The court, in Wentworth, went further. It stated that if there is to be “reliance on the terms of a contract as to quantum or manner of computation of…a lawyer’s costs, that contract as to quantum or manner of computation must either be a written contract or a contract evidenced in writing.”[note]Santow JA, Above n2, paragraph 33. This determination is made in relation s184(4) Legal Profession Act 1987 and in agreement with HH Barret J.[/note] The rationale underlying this finding is that if there is ‘room for speculation’ as to what was agreed to about legal costs because of a lack of writing “the legislative policy is that any agreement should be treated as non-existent and rights and obligations on the subject of the lawyer’s remuneration should be determined without regard to the supposed agreement”.[note]Santow JA, above n2, paras 32-33.[/note] The Court found in the present case that whether an agreement is defective or absent, however, should be determined upon oral evidence and tested in cross-examination by a court.[note]Santow JA, above n2, para 36.[/note]

The consequences of not getting your cost agreements in order are therefore increasingly serious. If there is a dispute as to the terms of the cost agreement, you may be required to provide evidence and be cross-examined regarding the terms of same. It is also likely to significantly reduce the amount your client will recover on a party party basis.

The Legal Fees Review Panel goes further. The Panel recommends that where a Costs Assessor finds that a solicitor has failed to comply with their disclosure obligations under s309 of the Legal Profession Act 2004 that the costs assessor should be required to refer the matter to the Legal Services Commissioner for consideration.[note]Above n7, at pages 44-45 and Recommendation 14 at page 64. 12 Above n7, Recommendation 12, at page 64. Emphasis added.[/note] The panel additionally recommends that where an updated estimate is not provided by a legal practitioner to a client that “the practitioner should not be permitted to recover fees billed in excess of that [original] estimate except as assessed… on the basis of the fair and reasonable value of the work, less 20%.”[note]Above n7, Recommendation 12, at page 64. Emphasis added.[/note]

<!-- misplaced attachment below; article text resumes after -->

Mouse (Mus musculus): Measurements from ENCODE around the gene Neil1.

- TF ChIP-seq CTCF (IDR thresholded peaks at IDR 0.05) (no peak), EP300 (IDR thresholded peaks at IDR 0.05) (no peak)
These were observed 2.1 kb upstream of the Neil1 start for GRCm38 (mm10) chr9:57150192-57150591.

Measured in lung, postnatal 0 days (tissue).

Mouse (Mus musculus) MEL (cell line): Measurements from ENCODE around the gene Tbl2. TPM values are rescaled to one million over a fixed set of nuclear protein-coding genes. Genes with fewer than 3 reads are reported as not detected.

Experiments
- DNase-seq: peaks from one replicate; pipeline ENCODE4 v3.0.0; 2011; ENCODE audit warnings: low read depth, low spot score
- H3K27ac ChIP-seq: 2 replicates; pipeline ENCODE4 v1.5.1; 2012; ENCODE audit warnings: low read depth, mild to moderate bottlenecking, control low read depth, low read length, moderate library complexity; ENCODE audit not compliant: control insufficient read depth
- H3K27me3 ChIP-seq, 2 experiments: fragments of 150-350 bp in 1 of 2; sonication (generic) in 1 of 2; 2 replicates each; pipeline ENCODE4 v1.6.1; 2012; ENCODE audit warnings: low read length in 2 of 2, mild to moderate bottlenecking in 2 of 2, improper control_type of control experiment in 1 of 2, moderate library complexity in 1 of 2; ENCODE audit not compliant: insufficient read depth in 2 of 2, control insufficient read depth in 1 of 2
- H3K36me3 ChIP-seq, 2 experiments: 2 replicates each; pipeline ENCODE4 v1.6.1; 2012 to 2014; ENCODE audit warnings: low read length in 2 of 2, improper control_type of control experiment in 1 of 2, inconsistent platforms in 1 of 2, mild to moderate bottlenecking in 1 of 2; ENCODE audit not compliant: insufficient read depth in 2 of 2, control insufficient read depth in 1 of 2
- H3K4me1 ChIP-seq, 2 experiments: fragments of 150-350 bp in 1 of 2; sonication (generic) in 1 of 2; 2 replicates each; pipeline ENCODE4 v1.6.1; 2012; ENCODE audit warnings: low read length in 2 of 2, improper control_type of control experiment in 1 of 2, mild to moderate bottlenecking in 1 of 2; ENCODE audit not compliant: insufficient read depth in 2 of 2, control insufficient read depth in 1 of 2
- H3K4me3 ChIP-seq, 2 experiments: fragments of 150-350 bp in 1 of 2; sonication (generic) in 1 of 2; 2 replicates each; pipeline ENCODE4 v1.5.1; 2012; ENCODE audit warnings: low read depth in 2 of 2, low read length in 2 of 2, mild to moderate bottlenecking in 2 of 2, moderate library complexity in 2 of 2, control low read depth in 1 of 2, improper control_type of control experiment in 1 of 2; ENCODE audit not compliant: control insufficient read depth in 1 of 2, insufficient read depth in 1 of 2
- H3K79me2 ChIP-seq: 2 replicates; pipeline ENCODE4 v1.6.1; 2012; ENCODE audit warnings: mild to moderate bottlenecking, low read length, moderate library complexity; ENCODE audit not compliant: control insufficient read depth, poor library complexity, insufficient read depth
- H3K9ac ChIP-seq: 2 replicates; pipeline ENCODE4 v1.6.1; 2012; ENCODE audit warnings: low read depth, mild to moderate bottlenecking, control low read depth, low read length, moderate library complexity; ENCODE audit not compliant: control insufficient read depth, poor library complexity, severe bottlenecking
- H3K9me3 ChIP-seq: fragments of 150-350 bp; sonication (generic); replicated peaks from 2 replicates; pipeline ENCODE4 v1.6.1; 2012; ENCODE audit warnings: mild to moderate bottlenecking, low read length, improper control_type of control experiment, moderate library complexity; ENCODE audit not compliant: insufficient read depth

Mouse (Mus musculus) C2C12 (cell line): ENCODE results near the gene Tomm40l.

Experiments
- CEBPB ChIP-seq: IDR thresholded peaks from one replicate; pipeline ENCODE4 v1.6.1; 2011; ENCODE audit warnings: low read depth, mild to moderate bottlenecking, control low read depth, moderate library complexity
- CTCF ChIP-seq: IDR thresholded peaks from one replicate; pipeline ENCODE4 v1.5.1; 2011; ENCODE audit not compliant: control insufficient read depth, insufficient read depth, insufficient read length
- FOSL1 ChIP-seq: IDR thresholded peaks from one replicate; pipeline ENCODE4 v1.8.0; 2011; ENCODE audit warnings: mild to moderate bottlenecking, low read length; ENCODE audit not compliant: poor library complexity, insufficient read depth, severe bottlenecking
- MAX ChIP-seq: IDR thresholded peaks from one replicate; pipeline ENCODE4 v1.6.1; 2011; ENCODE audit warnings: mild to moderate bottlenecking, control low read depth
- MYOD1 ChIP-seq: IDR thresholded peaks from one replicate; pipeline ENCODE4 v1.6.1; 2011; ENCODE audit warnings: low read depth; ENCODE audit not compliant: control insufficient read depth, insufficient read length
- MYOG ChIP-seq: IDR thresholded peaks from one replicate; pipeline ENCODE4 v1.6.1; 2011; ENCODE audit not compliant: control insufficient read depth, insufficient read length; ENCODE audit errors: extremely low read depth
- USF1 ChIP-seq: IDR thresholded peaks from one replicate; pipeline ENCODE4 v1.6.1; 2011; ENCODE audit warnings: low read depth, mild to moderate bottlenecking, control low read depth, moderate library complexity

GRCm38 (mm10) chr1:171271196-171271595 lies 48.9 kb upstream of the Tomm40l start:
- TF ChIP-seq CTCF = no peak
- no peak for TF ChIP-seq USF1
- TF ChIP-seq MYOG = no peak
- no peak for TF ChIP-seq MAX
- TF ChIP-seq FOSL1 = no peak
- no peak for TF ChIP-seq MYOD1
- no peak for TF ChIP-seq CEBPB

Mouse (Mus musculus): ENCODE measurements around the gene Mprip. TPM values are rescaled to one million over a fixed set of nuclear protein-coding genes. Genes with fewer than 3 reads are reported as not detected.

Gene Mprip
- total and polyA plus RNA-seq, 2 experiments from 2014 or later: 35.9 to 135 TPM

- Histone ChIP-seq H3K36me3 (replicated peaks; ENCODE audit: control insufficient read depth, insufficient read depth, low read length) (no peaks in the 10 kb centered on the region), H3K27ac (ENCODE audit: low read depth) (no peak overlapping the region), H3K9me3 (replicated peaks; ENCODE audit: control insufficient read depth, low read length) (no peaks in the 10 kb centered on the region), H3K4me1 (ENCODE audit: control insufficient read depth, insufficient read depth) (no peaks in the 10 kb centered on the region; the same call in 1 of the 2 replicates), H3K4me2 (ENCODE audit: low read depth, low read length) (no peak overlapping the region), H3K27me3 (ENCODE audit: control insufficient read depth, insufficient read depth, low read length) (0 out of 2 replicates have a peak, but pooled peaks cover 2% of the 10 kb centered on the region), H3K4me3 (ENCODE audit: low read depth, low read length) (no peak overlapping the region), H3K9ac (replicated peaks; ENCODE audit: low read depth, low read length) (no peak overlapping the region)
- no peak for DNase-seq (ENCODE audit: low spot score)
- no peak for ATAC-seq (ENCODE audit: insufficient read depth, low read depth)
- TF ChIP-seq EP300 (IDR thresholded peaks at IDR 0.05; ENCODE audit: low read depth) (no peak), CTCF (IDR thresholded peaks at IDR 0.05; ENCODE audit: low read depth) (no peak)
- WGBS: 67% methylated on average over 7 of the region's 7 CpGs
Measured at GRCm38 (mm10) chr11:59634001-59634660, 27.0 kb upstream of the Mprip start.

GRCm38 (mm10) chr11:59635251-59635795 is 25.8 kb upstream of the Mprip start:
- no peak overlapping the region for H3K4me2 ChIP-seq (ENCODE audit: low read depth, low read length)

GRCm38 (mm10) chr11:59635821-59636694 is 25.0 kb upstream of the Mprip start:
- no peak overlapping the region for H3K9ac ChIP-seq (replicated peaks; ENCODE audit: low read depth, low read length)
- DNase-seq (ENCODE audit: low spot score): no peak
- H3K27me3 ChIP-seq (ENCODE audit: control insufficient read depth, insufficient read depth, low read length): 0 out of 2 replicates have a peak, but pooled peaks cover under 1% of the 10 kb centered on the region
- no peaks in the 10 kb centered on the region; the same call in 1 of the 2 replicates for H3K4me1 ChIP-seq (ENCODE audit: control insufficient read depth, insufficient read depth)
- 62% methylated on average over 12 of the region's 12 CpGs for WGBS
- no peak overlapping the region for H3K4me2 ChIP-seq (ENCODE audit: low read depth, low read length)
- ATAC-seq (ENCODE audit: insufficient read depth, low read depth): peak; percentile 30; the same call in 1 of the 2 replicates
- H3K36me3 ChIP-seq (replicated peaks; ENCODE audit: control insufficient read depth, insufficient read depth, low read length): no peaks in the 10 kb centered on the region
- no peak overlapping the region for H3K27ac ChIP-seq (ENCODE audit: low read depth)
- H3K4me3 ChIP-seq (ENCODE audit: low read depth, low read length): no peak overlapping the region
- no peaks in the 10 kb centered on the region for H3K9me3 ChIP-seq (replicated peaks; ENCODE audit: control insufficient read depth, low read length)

The risk of referral to the Legal Services Commissioner does not therefore only apply under the Legal Profession Act 2004 in circumstances where a disgruntled client applies for a solicitor client costs assessment and the disgruntled client complains to the Commissioner. The risk also readily arises in circumstances where the client is happy and has been successful in litigation that gives rise to a party party assessment and the assessor discovers that there is defective disclosure.

On a practical level, the solicitor client Tax Invoices must also be consistent with the Cost Agreement or an assessor may consider the indemnity principle or disclosure requirements breached. For example, as Legal Costs Consultants, we see files where the time recording or amount charged on a solicitor client basis is inconsistent with the Cost Agreement. Further, hourly charge out rates may be increased in time recording ledgers as a matter progresses but not always confirmed by revised disclosure to the client. All such matters are likely to be discovered in the course of the assessor considering the file for a party or solicitor client assessment and contribute to any findings of defective disclosure.

In the context of the Wentworth decision, stricter disclosure requirements under the Legal Profession Act 2004 and the recommendations of the Legal Fees Review Panel regarding defective disclosure (and defective ongoing disclosure), defective disclosure practices may no longer only result in an increased party/solicitor client gap on assessment but, quite possibly, result in referral of the legal practitioner to the Legal Services Commissioner, together with a reduction in the amount recovered and possibly attendance in court for cross examination to test the ‘content and construction’ of the cost arrangements.

ends